After Jacob’s ten sons sold their brother, Joseph, into slavery in Egypt, they spent two decades haunted by an ever-present feeling of guilt. Whenever Egypt was mentioned, they experienced a pang of culpability for what they had done. The English Romantic poet, William Wordsworth, poignantly expresses the mood of this menacing memory: “From the body of one guilty deed a thousand ghostly fears and haunting thoughts proceed.”
Most people believe sin occurs only between themselves and some impersonal, arbitrary law made up in former times to keep people from enjoying themselves. The only reason today’s youth seem to have been given for moral integrity is “because the church says the Bible tells us so.” For this reason, many waste their time trying to undermine the credibility of Scripture and the authority of the church. If they can overturn them, they reason, they will be free to have all the fun non-Christians supposedly have.
In this progressive culture, people believe that morality changes from age to age and culture to culture. Society decides what is right and wrong. Under this reasoning, sin depends on the circumstances of the moment. Through the media and entertainment, the world promotes quite a different level of moral acceptability than God’s standards, illustrating Proverbs 14:12: “There is a way that seems right to a man, but its end is the way of death.”
1. What is guilt? How does it relate to sin?
Comment: Numbers 15:31 defines guilt as breaking God’s commandments: “Because he has despised the word of the Lord, and has broken His commandment, that person shall be completely cut off; his guilt shall be upon him.” Guilt is a condition, a state, or a relationship. It is the result of two forces drawing different ways. At one point stands righteousness, and at the other, sin. In the Old Testament, the ideas of sin, guilt, and punishment are so interwoven that it is impossible to describe one without mentioning the other two. Sometimes one word is used interchangeably for the others.
The apostle John writes, “Whoever commits sin also commits lawlessness, and sin is lawlessness” (I John 3:4). The Greek word for “sin” is hamartia, an archery term for “missing the mark.” We could say that sin is not just making an error in judgment in a particular case, but missing the whole point of human life; not just the violation of a law, but an insult to a relationship with the One to whom we owe everything; not just a servant’s failure to carry out a master’s orders, but the ingratitude of a child to its parent.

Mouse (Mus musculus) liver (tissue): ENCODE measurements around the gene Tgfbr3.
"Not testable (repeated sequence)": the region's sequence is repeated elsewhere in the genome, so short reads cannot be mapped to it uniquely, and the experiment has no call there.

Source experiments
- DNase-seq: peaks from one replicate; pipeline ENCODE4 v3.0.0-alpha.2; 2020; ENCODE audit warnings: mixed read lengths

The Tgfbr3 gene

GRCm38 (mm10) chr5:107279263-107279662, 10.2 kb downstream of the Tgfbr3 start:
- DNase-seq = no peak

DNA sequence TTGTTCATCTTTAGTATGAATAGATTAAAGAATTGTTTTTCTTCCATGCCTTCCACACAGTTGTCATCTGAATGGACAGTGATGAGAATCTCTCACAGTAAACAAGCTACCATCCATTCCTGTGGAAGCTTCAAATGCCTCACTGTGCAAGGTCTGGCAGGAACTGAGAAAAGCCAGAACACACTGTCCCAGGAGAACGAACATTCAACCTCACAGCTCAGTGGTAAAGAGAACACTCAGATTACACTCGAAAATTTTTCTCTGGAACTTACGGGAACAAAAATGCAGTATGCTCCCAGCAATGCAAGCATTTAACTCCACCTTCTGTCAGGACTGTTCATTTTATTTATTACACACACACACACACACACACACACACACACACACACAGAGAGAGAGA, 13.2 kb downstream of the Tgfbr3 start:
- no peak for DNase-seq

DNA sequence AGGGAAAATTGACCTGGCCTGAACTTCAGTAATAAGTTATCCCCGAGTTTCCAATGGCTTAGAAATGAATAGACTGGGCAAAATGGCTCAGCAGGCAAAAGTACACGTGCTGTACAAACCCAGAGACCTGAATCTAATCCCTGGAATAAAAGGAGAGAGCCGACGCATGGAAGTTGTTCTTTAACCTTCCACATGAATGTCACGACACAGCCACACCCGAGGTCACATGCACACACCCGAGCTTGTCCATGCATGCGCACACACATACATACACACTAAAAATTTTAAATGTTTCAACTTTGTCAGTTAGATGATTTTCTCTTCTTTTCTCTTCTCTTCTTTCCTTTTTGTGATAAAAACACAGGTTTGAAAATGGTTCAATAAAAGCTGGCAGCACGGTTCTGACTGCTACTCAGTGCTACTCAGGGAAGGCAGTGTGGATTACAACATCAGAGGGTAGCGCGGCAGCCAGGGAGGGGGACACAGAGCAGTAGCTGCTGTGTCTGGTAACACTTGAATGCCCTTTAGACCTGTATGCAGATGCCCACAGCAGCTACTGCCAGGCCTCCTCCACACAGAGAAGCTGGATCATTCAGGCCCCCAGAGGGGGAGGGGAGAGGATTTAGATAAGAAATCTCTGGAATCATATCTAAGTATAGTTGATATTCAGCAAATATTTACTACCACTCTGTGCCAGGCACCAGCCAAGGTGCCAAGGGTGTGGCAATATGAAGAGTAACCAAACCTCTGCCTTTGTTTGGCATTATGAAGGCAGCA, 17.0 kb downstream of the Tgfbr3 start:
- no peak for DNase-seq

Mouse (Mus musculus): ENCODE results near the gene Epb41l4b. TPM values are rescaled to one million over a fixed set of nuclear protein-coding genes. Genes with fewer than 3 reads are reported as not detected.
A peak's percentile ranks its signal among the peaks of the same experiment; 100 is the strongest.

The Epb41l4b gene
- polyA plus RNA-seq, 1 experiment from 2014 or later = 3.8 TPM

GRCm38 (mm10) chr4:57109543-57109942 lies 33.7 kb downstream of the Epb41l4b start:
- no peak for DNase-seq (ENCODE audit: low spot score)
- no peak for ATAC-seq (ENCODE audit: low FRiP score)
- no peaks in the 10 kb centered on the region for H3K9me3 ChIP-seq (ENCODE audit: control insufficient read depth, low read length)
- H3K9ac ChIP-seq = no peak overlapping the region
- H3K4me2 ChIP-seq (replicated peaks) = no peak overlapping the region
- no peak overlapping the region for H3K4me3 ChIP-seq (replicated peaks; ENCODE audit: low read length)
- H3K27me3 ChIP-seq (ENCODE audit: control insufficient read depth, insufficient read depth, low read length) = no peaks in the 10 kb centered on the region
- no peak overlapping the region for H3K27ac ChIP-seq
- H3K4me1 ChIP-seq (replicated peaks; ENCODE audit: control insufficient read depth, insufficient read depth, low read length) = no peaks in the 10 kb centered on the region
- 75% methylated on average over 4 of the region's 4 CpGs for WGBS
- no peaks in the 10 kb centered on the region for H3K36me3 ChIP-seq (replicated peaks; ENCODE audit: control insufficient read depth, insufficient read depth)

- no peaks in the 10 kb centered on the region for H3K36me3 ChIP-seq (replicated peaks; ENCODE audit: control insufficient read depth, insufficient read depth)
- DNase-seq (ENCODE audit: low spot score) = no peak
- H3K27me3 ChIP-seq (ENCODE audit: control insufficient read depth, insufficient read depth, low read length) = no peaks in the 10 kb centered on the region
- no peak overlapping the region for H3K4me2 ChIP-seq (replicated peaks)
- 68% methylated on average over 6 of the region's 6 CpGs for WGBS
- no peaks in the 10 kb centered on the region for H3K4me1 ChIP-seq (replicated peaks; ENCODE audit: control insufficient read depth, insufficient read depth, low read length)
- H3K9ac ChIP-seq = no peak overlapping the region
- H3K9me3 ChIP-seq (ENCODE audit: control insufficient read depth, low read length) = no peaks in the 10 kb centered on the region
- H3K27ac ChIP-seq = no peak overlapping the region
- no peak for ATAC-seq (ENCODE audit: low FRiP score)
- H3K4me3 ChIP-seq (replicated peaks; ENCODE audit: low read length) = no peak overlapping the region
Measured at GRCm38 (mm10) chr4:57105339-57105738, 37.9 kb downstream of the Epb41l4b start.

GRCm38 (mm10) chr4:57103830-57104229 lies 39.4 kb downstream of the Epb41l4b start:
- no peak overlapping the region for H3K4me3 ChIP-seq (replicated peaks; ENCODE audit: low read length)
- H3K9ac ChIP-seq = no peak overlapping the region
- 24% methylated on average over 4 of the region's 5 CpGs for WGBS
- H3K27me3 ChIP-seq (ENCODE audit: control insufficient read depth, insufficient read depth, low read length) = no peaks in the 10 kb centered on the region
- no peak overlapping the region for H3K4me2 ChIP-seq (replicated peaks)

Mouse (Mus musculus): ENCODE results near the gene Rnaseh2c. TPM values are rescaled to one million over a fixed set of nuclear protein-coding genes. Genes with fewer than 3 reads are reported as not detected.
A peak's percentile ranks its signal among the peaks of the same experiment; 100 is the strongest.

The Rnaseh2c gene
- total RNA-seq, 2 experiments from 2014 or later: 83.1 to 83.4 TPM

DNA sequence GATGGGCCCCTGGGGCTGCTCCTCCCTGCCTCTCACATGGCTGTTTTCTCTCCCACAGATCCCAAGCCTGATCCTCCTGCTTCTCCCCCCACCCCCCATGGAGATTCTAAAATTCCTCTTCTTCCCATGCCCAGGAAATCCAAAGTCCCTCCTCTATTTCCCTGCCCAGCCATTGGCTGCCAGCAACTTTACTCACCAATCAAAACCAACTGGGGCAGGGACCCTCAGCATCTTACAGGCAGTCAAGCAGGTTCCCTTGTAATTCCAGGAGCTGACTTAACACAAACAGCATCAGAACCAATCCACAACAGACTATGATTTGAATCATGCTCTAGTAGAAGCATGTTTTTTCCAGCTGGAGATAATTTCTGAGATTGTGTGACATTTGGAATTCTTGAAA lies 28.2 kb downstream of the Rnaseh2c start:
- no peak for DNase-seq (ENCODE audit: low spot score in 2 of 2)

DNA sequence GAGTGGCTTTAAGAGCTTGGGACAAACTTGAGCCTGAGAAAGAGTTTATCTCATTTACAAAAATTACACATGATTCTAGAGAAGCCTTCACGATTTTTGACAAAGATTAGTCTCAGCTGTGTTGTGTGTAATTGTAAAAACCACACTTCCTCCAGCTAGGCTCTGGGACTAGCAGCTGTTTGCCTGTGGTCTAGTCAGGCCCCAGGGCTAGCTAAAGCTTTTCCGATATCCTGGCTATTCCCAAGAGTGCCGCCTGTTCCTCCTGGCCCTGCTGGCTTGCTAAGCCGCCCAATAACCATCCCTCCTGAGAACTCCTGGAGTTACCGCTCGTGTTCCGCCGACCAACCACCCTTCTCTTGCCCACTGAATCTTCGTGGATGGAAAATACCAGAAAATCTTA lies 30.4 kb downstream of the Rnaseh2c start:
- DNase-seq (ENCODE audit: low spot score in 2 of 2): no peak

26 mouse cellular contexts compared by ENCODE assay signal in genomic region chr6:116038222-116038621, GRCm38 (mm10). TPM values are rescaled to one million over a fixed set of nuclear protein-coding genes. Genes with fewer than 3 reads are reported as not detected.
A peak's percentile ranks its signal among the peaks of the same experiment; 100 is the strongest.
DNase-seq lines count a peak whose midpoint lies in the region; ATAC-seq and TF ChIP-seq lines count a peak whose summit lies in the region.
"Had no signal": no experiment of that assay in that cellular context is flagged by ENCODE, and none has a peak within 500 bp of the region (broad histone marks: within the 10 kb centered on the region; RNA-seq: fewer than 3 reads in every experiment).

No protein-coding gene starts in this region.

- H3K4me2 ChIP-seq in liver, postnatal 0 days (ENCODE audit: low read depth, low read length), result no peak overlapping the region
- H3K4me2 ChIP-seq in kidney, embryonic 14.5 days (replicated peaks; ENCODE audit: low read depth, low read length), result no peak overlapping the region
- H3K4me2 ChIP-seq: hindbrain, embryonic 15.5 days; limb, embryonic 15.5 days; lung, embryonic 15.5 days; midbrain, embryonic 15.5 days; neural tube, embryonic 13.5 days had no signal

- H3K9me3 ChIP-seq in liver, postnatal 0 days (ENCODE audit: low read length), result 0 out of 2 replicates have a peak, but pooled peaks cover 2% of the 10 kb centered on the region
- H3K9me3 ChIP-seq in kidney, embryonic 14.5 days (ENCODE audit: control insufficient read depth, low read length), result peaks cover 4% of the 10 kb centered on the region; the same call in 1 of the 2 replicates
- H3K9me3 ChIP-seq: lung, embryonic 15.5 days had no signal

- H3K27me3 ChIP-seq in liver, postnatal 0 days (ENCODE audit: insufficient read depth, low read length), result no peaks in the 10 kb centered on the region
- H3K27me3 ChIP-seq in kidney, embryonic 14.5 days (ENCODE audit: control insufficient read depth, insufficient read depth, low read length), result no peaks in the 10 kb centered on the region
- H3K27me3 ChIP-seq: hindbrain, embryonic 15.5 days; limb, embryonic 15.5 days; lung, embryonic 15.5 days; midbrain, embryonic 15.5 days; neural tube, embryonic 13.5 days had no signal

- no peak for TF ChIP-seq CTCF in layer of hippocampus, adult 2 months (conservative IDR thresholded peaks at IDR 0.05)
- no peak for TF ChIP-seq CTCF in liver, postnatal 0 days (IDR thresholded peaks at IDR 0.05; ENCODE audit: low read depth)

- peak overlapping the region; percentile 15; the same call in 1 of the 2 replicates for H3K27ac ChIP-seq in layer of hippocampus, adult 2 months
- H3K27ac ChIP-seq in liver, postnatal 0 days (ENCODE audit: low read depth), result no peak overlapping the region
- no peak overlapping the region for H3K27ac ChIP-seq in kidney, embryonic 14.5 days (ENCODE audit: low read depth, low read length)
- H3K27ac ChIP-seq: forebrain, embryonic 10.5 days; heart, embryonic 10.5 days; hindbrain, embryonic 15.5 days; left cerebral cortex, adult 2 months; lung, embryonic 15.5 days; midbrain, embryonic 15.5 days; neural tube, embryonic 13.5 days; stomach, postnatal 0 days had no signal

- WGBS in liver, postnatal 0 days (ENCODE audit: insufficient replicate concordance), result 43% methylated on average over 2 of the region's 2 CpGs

The state of sin is a surrender of freedom; it is like being enslaved to a drug. Like a chemical addiction, sin can become an unshakable habit, so that every next time makes it easier to absolve ourselves of guilt. Even petty sins, if numerous enough, can immobilize us until they completely harden our hearts.
2. What happens to our sense of sin when God’s standards seem no longer to be valid?
Comment: For an answer, all we need to do is take a look at our global society—its violence, sexual immorality, greed, stealing, and lying resulting in mass deaths, horrible diseases, rampant fraud, massive distrust, and misery. Why is it like this? “Where there is no revelation [divine vision], the people cast off restraint; but happy is he who keeps the law” (Proverbs 29:18). This is why the standard of right and wrong can only come from one who is perfect—our Creator, the Almighty God.
The apostle Paul writes in Romans 7:14 that God’s law is spiritual. The average person, however, considers laws as strictly physical guidelines that were invented to restrict him. But in the widest sense of the word, man’s relationship to God, affected by sin, is what constitutes guilt. Sin separates us from God (Isaiah 59:2), and guilt is the result of that separation.
3. What are the effects of ignoring guilt?
Comment: A couple of examples of guilt will help clarify its effects. One is Cain’s despondent complaint to God after he had slain Abel. “Cain said to the Lord, ‘My punishment is greater than I can bear!’” (Genesis 4:13). The word “punishment” includes both the sin committed and the guilt attached to it. Guilt assures us of eventual misery.
Another example is that of Joseph’s brothers, who were late to recognize their guilt in selling Joseph into slavery. They probably felt their guilt in varying degrees all along, but it was not until they felt threatened by receiving the consequences that they admitted it. “Then they said to one another, ‘We are truly guilty concerning our brother, for we saw the anguish of his soul when he pleaded with us, and we would not hear; therefore this distress has come upon us’” (Genesis 42:21). Their guilt had separated them from God, their brother Joseph, and even from their father, Jacob.
In the Psalms, it is apparent that willful and persistent sin can never be separated from guilt or from consequent punishment. Notice Psalm 69:27-28: “Add iniquity to their iniquity, and let them not come into Your righteousness. Let them be blotted out of the book of the living, and not be written with the righteous.” David writes of the wicked in Psalm 109:7, “When he is judged, let him be found guilty.”
Ignoring guilt does not make it go away. A penalty of sin must be paid. Unless we submit to God and accept Christ’s sacrifice for our sins, we will pay the ultimate price—our lives!
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Charlotte, NC 28247-1846